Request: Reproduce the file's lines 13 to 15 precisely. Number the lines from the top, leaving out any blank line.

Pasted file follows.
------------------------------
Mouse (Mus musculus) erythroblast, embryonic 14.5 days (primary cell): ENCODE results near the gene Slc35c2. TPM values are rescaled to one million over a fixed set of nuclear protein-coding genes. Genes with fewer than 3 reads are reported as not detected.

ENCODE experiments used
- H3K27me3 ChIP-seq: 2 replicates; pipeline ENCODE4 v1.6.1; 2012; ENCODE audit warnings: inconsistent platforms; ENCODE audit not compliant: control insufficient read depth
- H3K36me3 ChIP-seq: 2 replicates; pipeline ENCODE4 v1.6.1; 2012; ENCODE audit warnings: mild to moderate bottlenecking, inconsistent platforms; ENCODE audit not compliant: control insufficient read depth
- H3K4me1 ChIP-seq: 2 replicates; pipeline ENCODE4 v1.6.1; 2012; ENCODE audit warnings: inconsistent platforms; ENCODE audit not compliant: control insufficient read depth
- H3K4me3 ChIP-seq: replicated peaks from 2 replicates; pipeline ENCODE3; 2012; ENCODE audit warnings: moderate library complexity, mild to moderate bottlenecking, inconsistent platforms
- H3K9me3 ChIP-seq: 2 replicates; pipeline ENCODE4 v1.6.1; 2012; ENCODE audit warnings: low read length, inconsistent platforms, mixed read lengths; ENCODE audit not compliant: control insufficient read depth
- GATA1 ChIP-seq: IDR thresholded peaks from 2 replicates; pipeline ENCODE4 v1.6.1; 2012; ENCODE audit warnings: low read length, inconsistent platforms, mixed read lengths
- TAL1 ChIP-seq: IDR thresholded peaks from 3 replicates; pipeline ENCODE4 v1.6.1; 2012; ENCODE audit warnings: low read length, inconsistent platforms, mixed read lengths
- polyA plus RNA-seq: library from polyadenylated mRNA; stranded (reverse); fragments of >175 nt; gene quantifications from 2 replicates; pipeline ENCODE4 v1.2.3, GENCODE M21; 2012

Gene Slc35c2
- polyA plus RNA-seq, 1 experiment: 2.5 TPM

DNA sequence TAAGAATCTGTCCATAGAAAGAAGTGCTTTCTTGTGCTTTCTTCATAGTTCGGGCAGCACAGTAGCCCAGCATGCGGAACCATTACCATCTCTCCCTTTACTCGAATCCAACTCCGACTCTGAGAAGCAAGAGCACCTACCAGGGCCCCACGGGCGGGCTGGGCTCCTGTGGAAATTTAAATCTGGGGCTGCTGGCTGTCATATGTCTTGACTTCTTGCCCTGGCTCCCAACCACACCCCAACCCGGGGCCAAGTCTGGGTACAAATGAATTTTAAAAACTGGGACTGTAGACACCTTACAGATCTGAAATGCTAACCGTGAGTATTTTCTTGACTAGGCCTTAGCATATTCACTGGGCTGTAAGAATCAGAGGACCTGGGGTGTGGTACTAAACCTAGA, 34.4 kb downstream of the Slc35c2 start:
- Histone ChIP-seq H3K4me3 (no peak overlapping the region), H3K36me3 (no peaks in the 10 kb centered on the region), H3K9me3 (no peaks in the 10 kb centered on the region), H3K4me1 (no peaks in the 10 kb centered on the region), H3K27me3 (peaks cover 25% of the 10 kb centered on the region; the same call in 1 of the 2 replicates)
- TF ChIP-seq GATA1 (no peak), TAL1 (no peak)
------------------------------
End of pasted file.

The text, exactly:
DNA sequence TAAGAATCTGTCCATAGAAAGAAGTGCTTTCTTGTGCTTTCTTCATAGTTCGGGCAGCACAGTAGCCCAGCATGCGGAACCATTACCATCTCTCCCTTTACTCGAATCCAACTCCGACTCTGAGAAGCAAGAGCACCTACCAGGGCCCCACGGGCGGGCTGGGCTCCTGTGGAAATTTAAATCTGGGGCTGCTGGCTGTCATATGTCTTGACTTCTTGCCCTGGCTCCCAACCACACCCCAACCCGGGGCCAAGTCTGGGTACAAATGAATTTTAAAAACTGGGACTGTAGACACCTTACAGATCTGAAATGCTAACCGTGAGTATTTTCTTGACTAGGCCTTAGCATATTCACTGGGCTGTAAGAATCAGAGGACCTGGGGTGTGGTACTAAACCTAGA, 34.4 kb downstream of the Slc35c2 start:
- Histone ChIP-seq H3K4me3 (no peak overlapping the region), H3K36me3 (no peaks in the 10 kb centered on the region), H3K9me3 (no peaks in the 10 kb centered on the region), H3K4me1 (no peaks in the 10 kb centered on the region), H3K27me3 (peaks cover 25% of the 10 kb centered on the region; the same call in 1 of the 2 replicates)
- TF ChIP-seq GATA1 (no peak), TAL1 (no peak)